The Conference Board Consumer Confidence Index decreased in May and now stands at 60.8 (1985=100), down from 66.0 in April. The bad news follows last week’s U.S. unemployment report that says that first time jobless claims soared to 424,000, which means that there is virtually no hiring occurring in the economy as unemployment officially hovers at 9%. The real rate of unemployment is much higher as the U.S. economy remains weak with no recovery in sight.
Consumer views of current conditions are grim. Those claiming business conditions are “good” decreased to 14.6% from 15.5%, while those claiming business conditions are “bad” increased to 37.1% from 35.9%. Consumers’ appraisal of the labor market was also less favorable than last month. Those stating jobs are “hard to get” increased to 43.9% from 42.4%, while those stating jobs are “plentiful” increased to 5.6% from 5.1%.
The latest survey does not bode well for the U.S. auto industry, which is expected to report steep May sales declines tomorrow.
May new-vehicle retail sales are projected to come in at 858,400 units, which represents a seasonally adjusted annualized rate (SAAR) of 9.6 million units, with all sales coming in at 11.9 million units, based on the first 11 selling days of the month.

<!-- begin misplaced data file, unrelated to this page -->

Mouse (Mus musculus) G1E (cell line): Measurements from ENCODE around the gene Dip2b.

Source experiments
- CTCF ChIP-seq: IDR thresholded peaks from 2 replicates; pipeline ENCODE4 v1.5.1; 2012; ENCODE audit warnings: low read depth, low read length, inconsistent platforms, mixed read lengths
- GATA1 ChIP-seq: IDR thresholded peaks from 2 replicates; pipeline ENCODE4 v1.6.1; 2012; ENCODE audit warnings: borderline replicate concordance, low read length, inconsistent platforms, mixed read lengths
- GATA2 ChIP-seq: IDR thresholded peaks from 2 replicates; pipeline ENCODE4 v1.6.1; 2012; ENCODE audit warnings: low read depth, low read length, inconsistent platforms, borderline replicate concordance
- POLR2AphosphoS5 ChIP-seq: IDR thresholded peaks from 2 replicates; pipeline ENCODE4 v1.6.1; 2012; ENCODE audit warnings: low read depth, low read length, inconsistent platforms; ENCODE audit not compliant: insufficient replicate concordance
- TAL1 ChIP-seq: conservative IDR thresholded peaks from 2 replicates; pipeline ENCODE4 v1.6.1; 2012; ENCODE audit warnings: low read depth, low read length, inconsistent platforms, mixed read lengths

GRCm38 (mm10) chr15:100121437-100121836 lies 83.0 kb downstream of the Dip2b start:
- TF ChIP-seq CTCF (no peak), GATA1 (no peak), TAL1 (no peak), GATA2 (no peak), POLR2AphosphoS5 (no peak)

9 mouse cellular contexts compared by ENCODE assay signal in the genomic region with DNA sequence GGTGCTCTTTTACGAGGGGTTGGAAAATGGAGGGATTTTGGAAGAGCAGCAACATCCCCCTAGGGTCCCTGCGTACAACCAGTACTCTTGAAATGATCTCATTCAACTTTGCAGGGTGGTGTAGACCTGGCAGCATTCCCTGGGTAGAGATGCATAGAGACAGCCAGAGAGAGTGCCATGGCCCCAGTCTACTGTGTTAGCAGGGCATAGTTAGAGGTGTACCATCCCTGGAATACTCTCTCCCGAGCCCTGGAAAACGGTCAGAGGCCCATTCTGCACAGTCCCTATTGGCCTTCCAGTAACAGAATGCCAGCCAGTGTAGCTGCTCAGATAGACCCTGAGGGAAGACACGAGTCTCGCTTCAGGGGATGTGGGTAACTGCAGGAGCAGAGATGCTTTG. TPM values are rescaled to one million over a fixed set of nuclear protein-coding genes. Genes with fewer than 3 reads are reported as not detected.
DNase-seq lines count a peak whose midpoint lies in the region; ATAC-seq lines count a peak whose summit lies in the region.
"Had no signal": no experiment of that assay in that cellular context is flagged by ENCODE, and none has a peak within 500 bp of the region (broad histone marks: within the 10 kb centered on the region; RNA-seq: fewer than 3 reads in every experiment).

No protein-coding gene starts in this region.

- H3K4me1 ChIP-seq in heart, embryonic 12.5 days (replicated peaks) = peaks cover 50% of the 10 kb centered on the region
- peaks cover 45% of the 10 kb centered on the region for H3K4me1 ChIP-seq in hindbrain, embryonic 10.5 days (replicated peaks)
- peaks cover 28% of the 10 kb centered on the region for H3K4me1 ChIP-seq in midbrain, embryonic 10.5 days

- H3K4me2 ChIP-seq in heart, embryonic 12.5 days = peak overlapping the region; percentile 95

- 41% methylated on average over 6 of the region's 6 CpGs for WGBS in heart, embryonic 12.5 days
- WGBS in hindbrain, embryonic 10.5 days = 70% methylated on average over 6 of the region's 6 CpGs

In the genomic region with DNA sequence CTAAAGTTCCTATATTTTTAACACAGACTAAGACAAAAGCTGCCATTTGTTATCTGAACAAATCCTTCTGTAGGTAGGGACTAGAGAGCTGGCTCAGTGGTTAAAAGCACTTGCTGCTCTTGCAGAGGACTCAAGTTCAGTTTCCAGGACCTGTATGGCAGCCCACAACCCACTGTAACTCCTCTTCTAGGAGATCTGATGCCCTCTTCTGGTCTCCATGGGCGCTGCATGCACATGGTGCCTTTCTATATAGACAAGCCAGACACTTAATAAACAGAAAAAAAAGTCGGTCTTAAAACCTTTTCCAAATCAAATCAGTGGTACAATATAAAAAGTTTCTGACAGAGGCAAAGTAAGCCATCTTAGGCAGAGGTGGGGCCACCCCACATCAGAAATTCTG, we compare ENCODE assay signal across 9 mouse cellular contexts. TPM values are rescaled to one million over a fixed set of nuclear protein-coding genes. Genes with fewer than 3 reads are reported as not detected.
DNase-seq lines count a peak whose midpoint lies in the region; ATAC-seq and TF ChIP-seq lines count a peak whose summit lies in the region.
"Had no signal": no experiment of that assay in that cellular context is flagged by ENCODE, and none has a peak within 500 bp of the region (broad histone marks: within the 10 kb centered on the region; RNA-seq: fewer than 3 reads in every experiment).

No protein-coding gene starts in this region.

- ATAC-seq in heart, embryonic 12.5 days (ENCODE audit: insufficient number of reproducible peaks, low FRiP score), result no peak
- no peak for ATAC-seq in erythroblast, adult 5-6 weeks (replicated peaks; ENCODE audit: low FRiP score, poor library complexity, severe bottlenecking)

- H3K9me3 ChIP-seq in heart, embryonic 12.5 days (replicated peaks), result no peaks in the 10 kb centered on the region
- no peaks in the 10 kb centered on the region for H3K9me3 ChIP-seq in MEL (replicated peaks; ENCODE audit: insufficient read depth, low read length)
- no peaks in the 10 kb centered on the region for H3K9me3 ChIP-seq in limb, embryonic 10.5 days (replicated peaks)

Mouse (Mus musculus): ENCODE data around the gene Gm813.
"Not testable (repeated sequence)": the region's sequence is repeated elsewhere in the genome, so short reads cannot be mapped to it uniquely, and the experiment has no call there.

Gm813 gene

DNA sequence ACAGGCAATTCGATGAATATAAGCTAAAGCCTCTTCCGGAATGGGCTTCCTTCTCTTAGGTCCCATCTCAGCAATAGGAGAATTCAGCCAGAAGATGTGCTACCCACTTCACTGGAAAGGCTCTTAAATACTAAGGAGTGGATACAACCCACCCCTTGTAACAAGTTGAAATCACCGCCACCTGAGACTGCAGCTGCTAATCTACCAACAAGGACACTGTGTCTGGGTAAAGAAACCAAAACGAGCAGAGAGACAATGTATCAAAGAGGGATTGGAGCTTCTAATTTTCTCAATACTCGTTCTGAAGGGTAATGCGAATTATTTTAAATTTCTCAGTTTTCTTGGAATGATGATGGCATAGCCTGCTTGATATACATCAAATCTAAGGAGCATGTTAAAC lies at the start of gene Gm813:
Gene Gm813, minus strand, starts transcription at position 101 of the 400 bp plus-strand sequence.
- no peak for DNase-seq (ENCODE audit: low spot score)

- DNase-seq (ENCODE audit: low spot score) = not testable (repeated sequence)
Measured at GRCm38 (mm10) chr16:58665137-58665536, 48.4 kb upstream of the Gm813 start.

This would be the lowest SAAR has since last September, and it points to a weak summer sales.
“A more pessimistic outlook is the primary reason for this month’s decline in consumer confidence. Consumers are considerably more apprehensive about future business and labor market conditions as well as their income prospects. Inflation concerns, which had eased last month, have picked up once again,” said Lynn Franco, Director of The Conference Board Consumer Research Center.